Secondarily, “nothing” is also a sexual pun, being Elizabethan slang for female genitalia. The play is obsessed with virginity, cuckoldry, and faithfulness. Since, short of a pregnancy, there is no physical evidence of an unfaithful spouse. It’s all reputation, which, as Iago would have it, “is an idle and most false imposition: oft got without merit, and lost without deserving” (Othello 2.3). The women are bound by their faithfulness to men, while the men (particularly Benedick) are celebrated and gently (if at all) chided about their promiscuity. Indeed, Benedick’s opposition to marriage is based in a fear of cuckoldry, while one of the first statements about him is that paternity of Hero is not in doubt because “Then you [Benedick] were a child” (Much Ado 1.1). Watch for the four women in the play – Beatrice, Hero, Margaret, and Ursula – and their relationships to sexuality, marriage, and men.


Thirdly, the word “nothing” was, to the Elizabethans, pronounced “noting.” At this point, you’ll be unsurprised to learn that “noting” also had three relevant meanings, all of which exist today. The first is “noting” as in overhearing. The play is full of observation, known and unknown, accurate and misunderstanding. Claudio asks Benedick if he “noted the daughter of Leonato”, to which Benedick remarks that he “noted her not, but I looked on her” (1.1). Antonio’s servant overhears (inaccurately) that the Prince intends to marry Hero, while Borachio (accurately) notes that the Prince will woo Hero for Claudio. Beatrice and Benedick overhear (deliberately) that the one loves the other, and are convinced to fall in love. And many more that you’ll see after intermission, and so I’ll save for those who do not know the play. Everything that happens in the play is the result of “noting” what others say or do.


“Noting” can also have a physical meaning, as in composing a note. I mentioned already the notes of the messengers that frame the play, which are again relevant here. At the risk of spoiling a 400 year old play, I’ll not go into how written notes finally bring the play to an end, but I encourage you to watch for it at the end of the play.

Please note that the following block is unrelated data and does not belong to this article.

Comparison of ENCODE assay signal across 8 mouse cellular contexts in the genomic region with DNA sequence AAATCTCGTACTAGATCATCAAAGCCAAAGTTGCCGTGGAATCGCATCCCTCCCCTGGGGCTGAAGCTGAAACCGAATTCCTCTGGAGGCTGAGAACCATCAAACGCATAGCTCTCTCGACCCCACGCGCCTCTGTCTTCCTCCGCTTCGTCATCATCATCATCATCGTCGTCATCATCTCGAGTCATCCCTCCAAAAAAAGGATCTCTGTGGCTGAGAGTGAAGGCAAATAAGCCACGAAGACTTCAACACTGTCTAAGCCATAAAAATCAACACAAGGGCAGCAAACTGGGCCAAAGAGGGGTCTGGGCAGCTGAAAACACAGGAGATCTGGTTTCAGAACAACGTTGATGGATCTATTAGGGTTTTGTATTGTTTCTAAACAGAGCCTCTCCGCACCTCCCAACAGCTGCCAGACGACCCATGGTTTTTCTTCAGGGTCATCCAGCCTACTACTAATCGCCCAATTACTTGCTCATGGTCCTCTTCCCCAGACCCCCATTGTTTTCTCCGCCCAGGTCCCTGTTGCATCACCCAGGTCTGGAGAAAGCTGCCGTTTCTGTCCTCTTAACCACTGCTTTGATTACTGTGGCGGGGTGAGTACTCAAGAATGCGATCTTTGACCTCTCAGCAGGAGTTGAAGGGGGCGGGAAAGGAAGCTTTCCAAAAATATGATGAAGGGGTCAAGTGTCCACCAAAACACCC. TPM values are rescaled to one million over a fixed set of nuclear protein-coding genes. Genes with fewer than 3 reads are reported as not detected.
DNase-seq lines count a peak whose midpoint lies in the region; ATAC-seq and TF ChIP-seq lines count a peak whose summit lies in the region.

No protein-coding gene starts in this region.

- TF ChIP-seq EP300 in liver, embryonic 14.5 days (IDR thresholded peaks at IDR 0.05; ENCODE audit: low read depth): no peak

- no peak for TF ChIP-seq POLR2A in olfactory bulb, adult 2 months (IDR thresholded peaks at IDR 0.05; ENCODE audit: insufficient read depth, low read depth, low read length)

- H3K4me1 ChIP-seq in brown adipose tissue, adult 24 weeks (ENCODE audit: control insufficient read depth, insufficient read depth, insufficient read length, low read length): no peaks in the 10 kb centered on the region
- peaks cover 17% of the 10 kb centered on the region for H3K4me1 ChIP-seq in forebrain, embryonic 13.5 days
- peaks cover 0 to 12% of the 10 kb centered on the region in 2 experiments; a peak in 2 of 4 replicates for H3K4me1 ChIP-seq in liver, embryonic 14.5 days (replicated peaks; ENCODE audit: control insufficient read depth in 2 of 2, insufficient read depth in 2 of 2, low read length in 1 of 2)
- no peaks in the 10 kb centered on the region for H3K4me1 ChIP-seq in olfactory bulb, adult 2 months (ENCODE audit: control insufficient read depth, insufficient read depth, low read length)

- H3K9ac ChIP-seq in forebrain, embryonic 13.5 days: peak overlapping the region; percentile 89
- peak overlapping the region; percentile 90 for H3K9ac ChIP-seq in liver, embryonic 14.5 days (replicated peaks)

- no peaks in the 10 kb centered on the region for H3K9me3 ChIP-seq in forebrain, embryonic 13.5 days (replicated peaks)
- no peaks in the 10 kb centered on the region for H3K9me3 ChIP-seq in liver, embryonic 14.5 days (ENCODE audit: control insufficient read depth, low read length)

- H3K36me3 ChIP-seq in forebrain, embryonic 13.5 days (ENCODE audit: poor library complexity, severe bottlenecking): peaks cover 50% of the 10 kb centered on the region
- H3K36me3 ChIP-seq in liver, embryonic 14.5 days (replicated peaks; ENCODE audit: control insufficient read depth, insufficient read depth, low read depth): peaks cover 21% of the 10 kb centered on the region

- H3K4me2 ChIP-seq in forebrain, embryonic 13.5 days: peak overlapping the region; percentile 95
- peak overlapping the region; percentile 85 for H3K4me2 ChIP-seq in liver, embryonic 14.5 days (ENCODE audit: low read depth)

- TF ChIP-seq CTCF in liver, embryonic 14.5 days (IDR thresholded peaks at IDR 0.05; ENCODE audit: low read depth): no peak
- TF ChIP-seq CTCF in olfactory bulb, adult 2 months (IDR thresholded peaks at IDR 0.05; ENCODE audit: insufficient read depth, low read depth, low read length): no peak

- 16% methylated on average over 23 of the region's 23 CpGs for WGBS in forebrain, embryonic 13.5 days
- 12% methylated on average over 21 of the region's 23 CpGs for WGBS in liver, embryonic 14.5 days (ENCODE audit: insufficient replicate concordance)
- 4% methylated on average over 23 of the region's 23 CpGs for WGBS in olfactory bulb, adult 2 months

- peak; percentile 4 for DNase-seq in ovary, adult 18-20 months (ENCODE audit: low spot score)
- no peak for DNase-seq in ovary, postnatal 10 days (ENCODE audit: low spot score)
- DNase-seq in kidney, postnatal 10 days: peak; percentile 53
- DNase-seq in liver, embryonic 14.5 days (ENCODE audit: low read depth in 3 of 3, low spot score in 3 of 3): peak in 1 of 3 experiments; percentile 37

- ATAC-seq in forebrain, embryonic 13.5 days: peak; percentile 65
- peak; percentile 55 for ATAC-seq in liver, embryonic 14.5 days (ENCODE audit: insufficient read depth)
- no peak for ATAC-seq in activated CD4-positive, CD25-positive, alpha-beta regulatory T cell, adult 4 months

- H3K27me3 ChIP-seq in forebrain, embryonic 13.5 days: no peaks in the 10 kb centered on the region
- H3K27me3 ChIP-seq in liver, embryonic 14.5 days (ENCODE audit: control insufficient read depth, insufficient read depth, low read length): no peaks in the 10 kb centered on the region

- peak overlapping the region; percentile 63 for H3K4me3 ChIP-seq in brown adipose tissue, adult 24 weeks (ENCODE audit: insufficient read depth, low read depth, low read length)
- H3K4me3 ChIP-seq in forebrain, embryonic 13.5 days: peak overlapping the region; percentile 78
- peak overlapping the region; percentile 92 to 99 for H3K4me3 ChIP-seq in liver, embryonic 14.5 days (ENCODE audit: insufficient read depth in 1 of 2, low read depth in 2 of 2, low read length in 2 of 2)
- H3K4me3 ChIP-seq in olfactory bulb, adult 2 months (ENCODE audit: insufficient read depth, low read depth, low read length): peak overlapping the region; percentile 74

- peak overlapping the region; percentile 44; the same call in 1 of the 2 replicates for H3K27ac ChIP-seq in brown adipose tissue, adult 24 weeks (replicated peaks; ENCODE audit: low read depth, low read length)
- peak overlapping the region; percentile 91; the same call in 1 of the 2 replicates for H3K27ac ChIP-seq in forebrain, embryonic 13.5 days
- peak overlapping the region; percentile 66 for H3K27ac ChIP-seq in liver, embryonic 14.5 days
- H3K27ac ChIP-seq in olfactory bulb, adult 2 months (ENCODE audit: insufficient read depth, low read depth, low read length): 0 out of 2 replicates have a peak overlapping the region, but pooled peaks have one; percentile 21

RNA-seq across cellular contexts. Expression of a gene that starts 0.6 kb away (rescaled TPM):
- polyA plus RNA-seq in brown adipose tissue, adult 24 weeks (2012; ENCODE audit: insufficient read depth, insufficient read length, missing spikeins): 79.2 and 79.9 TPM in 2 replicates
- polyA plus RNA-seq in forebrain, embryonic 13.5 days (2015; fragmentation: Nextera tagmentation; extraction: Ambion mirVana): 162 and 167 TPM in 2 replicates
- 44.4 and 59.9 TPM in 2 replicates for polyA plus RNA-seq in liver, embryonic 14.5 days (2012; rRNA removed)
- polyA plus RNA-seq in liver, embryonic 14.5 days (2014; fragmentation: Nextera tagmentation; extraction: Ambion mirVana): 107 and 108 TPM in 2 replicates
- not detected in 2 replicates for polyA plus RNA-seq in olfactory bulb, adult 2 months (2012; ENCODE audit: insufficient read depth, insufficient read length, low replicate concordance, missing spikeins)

And, to conclude, “noting” is musical, as in the Prince’s “note notes, forsooth, and nothing” (2.3). The play’s dominant metaphor is in music. The songs of Balthasar, Claudio, and Benedick, and of the dances, are obvious. Within, we have references to measure, key, tune, verses, dances, ballads and so forth. Beatrice compares courtship and marriage to various dances, and was born under a dancing star (2.3). And, again, as the title would suggest, absence is as important as presence in terms of music. As you watch the play, listen for when we talk about music and dance, and when we don’t. What’s going on in the play when music is absent?


I have certainly rambled on long enough, and longer than I intended to. And so, I’ll leave you with nothing more.


Emily Robinson-Dykstra


Emily Robinson-Dykstra


Emily Robinson is a Chicago-area actor and director who is making her Hoosier Shakes acting debut this season.

Previous acting credits include Ellen Van Oss in Two Rooms, a 2015 Children’s Theatre Ensemble member, Martha Brewster in Arsenic and Old Lace, and Gladys and an Accala Warrior in The Lost World (Three Brothers Theatre, Waukegan, IL); Margot Wendice in Dial M for Murder (Jedlicka Performing Arts Center, Cicero, IL); Gina in The Museum of Bad Art Plays: “Gina’s Demons” (Commedia Beauregard, Chicago); Sylvia Bryden in The Boarding House (Citadel Theatre Company, Lake Forest, IL); Kathleen Donnely in And Neither Have I Wings to Fly and Cecily Cardew in a staged reading of The Importance of Being Earnest (Shapeshifters Theatre Company, Chicago); and the Butler, a wife, and a dancer in Joseph and the Amazing Technicolor Dreamcoat (Genesis Theatre Project, Athens, OH). She has also appeared as Jennifer in the web series “Kole’s Law,” as Cheryl in the web series “Losers,” in a handful of short films, and as the voice of various characters in the syndicated radio show “Kids Corner.” She is also a company ensemble member, serving on the artistic direction team, for Three Brothers Theatre.